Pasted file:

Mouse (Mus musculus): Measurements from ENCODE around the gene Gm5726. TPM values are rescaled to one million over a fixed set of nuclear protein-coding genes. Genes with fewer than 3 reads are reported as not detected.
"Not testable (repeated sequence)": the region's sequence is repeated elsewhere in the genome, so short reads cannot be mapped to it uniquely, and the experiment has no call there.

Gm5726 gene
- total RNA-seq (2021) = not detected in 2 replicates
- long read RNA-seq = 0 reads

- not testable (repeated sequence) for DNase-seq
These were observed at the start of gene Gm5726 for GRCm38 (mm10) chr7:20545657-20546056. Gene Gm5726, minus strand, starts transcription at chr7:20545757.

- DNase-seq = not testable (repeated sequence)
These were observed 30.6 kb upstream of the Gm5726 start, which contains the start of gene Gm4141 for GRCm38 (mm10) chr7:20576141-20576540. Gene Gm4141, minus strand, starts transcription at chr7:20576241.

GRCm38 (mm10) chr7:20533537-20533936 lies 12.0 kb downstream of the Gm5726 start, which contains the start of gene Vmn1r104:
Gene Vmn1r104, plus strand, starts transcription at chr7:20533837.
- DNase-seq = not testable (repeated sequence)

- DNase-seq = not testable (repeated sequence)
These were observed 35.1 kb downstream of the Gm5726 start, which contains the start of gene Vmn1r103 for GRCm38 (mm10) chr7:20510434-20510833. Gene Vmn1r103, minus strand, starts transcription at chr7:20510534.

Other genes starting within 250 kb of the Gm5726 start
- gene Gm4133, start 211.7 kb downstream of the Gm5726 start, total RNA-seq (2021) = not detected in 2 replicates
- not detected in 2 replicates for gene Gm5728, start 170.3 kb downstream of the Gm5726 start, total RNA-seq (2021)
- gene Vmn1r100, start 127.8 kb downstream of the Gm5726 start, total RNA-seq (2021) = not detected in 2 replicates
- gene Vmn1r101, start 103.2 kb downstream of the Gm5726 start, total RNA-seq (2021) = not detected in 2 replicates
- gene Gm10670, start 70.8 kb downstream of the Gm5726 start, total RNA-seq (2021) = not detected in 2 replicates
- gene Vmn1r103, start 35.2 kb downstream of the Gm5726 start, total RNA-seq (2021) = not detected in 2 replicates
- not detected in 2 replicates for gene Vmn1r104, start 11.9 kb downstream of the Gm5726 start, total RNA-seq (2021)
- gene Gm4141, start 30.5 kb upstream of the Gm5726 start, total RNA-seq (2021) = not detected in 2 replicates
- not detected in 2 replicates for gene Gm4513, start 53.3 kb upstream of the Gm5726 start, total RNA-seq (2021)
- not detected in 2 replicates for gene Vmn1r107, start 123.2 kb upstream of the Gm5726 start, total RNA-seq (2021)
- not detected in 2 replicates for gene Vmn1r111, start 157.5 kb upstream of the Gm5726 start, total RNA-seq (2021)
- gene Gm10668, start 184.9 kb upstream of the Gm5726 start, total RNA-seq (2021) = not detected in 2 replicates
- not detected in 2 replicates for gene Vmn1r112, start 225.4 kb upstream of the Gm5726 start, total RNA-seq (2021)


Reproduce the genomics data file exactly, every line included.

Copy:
Mouse (Mus musculus): Measurements from ENCODE around the gene Gm5726. TPM values are rescaled to one million over a fixed set of nuclear protein-coding genes. Genes with fewer than 3 reads are reported as not detected.
"Not testable (repeated sequence)": the region's sequence is repeated elsewhere in the genome, so short reads cannot be mapped to it uniquely, and the experiment has no call there.

Gm5726 gene
- total RNA-seq (2021) = not detected in 2 replicates
- long read RNA-seq = 0 reads

- not testable (repeated sequence) for DNase-seq
These were observed at the start of gene Gm5726 for GRCm38 (mm10) chr7:20545657-20546056. Gene Gm5726, minus strand, starts transcription at chr7:20545757.

- DNase-seq = not testable (repeated sequence)
These were observed 30.6 kb upstream of the Gm5726 start, which contains the start of gene Gm4141 for GRCm38 (mm10) chr7:20576141-20576540. Gene Gm4141, minus strand, starts transcription at chr7:20576241.

GRCm38 (mm10) chr7:20533537-20533936 lies 12.0 kb downstream of the Gm5726 start, which contains the start of gene Vmn1r104:
Gene Vmn1r104, plus strand, starts transcription at chr7:20533837.
- DNase-seq = not testable (repeated sequence)

- DNase-seq = not testable (repeated sequence)
These were observed 35.1 kb downstream of the Gm5726 start, which contains the start of gene Vmn1r103 for GRCm38 (mm10) chr7:20510434-20510833. Gene Vmn1r103, minus strand, starts transcription at chr7:20510534.

Other genes starting within 250 kb of the Gm5726 start
- gene Gm4133, start 211.7 kb downstream of the Gm5726 start, total RNA-seq (2021) = not detected in 2 replicates
- not detected in 2 replicates for gene Gm5728, start 170.3 kb downstream of the Gm5726 start, total RNA-seq (2021)
- gene Vmn1r100, start 127.8 kb downstream of the Gm5726 start, total RNA-seq (2021) = not detected in 2 replicates
- gene Vmn1r101, start 103.2 kb downstream of the Gm5726 start, total RNA-seq (2021) = not detected in 2 replicates
- gene Gm10670, start 70.8 kb downstream of the Gm5726 start, total RNA-seq (2021) = not detected in 2 replicates
- gene Vmn1r103, start 35.2 kb downstream of the Gm5726 start, total RNA-seq (2021) = not detected in 2 replicates
- not detected in 2 replicates for gene Vmn1r104, start 11.9 kb downstream of the Gm5726 start, total RNA-seq (2021)
- gene Gm4141, start 30.5 kb upstream of the Gm5726 start, total RNA-seq (2021) = not detected in 2 replicates
- not detected in 2 replicates for gene Gm4513, start 53.3 kb upstream of the Gm5726 start, total RNA-seq (2021)
- not detected in 2 replicates for gene Vmn1r107, start 123.2 kb upstream of the Gm5726 start, total RNA-seq (2021)
- not detected in 2 replicates for gene Vmn1r111, start 157.5 kb upstream of the Gm5726 start, total RNA-seq (2021)
- gene Gm10668, start 184.9 kb upstream of the Gm5726 start, total RNA-seq (2021) = not detected in 2 replicates
- not detected in 2 replicates for gene Vmn1r112, start 225.4 kb upstream of the Gm5726 start, total RNA-seq (2021)